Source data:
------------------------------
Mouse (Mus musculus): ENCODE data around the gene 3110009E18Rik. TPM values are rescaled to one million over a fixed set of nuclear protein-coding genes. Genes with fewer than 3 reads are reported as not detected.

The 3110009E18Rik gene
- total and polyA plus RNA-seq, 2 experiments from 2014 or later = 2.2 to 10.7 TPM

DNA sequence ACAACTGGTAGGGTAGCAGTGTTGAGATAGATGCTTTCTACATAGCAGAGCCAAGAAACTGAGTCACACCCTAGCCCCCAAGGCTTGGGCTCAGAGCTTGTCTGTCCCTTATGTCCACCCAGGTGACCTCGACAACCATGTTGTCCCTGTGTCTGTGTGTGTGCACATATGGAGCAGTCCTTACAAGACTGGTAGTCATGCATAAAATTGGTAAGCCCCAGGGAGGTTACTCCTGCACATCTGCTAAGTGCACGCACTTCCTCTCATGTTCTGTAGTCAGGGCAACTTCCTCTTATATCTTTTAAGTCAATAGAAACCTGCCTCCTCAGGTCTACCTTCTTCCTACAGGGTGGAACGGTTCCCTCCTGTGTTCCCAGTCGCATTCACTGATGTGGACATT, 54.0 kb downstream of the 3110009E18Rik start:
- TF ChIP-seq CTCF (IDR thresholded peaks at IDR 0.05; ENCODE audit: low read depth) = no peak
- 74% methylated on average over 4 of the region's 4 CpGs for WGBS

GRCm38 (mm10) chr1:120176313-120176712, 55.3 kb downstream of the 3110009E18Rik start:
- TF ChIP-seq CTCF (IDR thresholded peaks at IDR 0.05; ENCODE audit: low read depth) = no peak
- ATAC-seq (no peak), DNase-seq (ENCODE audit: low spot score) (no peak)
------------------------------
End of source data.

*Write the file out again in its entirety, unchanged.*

Mouse (Mus musculus): ENCODE data around the gene 3110009E18Rik. TPM values are rescaled to one million over a fixed set of nuclear protein-coding genes. Genes with fewer than 3 reads are reported as not detected.

The 3110009E18Rik gene
- total and polyA plus RNA-seq, 2 experiments from 2014 or later = 2.2 to 10.7 TPM

DNA sequence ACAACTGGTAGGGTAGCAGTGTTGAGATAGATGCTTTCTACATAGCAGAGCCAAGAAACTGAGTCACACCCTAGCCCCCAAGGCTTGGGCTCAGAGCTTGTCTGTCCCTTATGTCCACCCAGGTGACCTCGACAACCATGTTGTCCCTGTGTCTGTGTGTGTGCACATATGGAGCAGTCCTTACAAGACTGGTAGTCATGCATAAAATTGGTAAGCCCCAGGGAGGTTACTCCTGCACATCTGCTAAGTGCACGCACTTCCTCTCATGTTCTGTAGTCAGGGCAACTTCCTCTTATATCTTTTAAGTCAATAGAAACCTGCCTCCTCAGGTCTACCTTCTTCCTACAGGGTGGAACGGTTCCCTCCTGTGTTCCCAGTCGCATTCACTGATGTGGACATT, 54.0 kb downstream of the 3110009E18Rik start:
- TF ChIP-seq CTCF (IDR thresholded peaks at IDR 0.05; ENCODE audit: low read depth) = no peak
- 74% methylated on average over 4 of the region's 4 CpGs for WGBS

GRCm38 (mm10) chr1:120176313-120176712, 55.3 kb downstream of the 3110009E18Rik start:
- TF ChIP-seq CTCF (IDR thresholded peaks at IDR 0.05; ENCODE audit: low read depth) = no peak
- ATAC-seq (no peak), DNase-seq (ENCODE audit: low spot score) (no peak)